MEDIA STATEMENT BY THE
INKATHA FREEDOM PARTY


The Mistake We Nearly Made
How a botched vote of no confidence was really
a blessing to us as a nation.


Article by Dr Funokwakhe Cedric Xulu

16 January 2014  

  

Towards the beginning of last year (2013), there was a serious chaos in parliament as opposition parties struggled to remove President Jacob Zuma through a vote of no confidence. Despite the efforts of those involved, the motion of no confidence against our "Honourable President" failed due to technicalities after the matter was taken to the Constitutional Court. Many South Africans at the time including some members of the African National Congress wanted Mr Zuma ousted. In truth his survival was a blessing in disguise as we look at some events that have since unfolded to help turn public opinion against him.

  

In April 2013, the Gupta scandal erupted, involving the unlawful landing of a private airplane on the military Waterkloof Air Force Base, which President Jacob Zuma vehemently denied, though was clearly implicated. Prior to that, the Marikana Massacre. Prior to that, a stream of other mistreatments of state privileges had become more and more apparent.

  

The reason why the failed vote of no confidence serves as a blessing to us is that, had it functioned in the manner in which the oppositions were expecting it to, we would, as a country, have never been exposed to the true nature of Zuma and his cronies. The Marikana massacre, a devastating show of police violence and brutality on disgruntled mine workers was just the beginning. Whilst it would be naive to blame the occurrences at Lonmin to Jacob Zuma, his elected Police Commissioner, Riah Phiyega's handling of the situation reflected poorly on the man whose decision it was to have her succeed Bheki Cele. The Marikana tragedy and the fallout from the event served as a marker for the future interactions of the government with its people.

  

The gross disregard for public opinion that followed, as well as abuse of public trust and state coffers have become such that a large majority of the public have turned to look at our President with an air of disdain. The great uncovering of the unjust spending of millions (over 250m to be accurate) of state funds for "necessary security upgrades" to President Zuma's Nkandla homestead started as a great reveal of a huge robbing of the South African taxpayer's money. This has slowly grown to serve as a brand that will surely sink any chance the ANC has of retaining power in South Africa, if not now, in a few short years to come. The entire Nkandla situation has opened the eyes of all who wish to see. The man on the street, everyday voters who would usually render themselves oblivious to such news could and now no longer can ignore something of this magnitude. This all flows back to the failed vote of no confidence, in that, had Zuma not been allowed to act in the manner in which he has, even after more and more normal citizens have turned to shun his actions, we would not be in the situation we sit in today.

  

The ANC now sits in an incredibly weakened position due to its blatant refusal to put Deputy President Motlante as its President, a candidate who is less of a liability than Zuma. The current booing of Jacob Zuma in front of hundreds of head of states by members of the African National Congress serves to confirm my contention. If such disapproval can be shown from within one's own ranks, imagine the extent to which these feelings are felt throughout less aligned members of the populace. A very bleak future awaits the ruling party, with an unwanted candidate and an unending barrage of questions pertaining to what the next move is with regards to our nation, as well as the constant chore of having to cover up and public obfuscate the actions of the president. Whilst the naysayers and predictors of doom may predict a civil war in the near future should the ANC lose, the people of South Africa now know what they have in both the ANC and its President Jacob Zuma. If the ANC loses elections as the only means of outing the the power-giddy ANC it will be due to the actions of Zuma and the lack of accountability that has defined his term in power and irreconcilable differences between the party and the people it is supposed to serve. This weakness means that the ruling party's assumption that the vote is easily won will certainly dwindle as they may have to fight, even this year, to retain a comfortable ruling majority.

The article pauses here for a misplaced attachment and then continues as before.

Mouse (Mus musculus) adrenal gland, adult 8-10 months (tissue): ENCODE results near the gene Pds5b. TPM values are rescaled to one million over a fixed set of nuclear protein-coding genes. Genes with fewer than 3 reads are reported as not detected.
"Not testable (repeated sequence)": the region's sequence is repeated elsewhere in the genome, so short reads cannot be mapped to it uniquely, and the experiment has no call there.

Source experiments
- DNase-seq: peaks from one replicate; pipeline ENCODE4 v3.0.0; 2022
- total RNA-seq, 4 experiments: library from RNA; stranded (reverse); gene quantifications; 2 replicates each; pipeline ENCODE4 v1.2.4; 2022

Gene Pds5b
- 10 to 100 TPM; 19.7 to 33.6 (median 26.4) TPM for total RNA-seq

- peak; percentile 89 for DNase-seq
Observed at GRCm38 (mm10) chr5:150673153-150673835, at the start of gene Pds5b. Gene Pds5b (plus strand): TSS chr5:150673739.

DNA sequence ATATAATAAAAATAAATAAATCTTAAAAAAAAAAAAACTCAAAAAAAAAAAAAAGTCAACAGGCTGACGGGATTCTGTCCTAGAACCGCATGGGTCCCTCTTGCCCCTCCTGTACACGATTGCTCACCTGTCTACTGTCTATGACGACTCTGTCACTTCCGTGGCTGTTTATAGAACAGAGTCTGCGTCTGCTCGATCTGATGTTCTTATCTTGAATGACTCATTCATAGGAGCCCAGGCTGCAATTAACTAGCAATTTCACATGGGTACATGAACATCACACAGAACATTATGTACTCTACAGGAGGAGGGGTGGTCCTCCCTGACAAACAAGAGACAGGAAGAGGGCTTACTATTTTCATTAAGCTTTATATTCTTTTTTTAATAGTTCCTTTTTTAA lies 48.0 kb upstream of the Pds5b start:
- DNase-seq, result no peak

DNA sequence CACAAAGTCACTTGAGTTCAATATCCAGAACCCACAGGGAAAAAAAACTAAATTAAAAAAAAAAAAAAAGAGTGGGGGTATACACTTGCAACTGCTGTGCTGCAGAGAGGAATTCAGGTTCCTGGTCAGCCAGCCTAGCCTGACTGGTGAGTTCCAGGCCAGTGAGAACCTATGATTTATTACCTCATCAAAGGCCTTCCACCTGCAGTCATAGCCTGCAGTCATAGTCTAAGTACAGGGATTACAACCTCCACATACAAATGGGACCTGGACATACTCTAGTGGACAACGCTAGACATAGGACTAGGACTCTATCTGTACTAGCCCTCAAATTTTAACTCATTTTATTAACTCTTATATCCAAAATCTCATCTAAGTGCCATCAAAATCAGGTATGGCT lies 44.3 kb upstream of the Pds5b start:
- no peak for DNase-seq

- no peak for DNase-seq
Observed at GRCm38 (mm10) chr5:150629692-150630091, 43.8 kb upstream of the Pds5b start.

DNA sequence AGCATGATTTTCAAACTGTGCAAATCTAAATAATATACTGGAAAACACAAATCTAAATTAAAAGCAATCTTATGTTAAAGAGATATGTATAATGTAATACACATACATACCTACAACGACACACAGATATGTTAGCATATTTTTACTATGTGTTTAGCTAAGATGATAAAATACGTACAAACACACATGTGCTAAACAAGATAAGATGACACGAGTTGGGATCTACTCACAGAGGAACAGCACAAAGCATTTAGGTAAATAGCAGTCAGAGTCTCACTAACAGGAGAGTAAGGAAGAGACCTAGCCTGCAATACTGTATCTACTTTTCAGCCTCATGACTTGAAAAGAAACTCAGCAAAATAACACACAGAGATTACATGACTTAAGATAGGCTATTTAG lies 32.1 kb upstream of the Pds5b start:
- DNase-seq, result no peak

So, riddled with holes, the weakened ANC's campaign this year can be rightly attributed to Zuma's actions. Had Zuma's vote of no confidence passed, the state of politics within South Africa may have been different. However, as things stand, the truth about the blatant disregard the current President has for our country's resources, legislative systems and hard-working citizens, has been shown by his own actions, without much need for probing. The evidence sits on the surface. So, whilst the vote of no confidence failed to achieve its aim, in the end, its purpose was carried forth by the very same man it intended to show to be of a questionable leadership calibre in the eyes of all South Africans.

 

Dr Funokwakhe Cedric Xulu, is the Head of Inkatha Freedom Party's Performance Monitoring and Evaluation Committee. He sits in the Political Oversight Committee as well as National Council. He writes this in his own personal capacity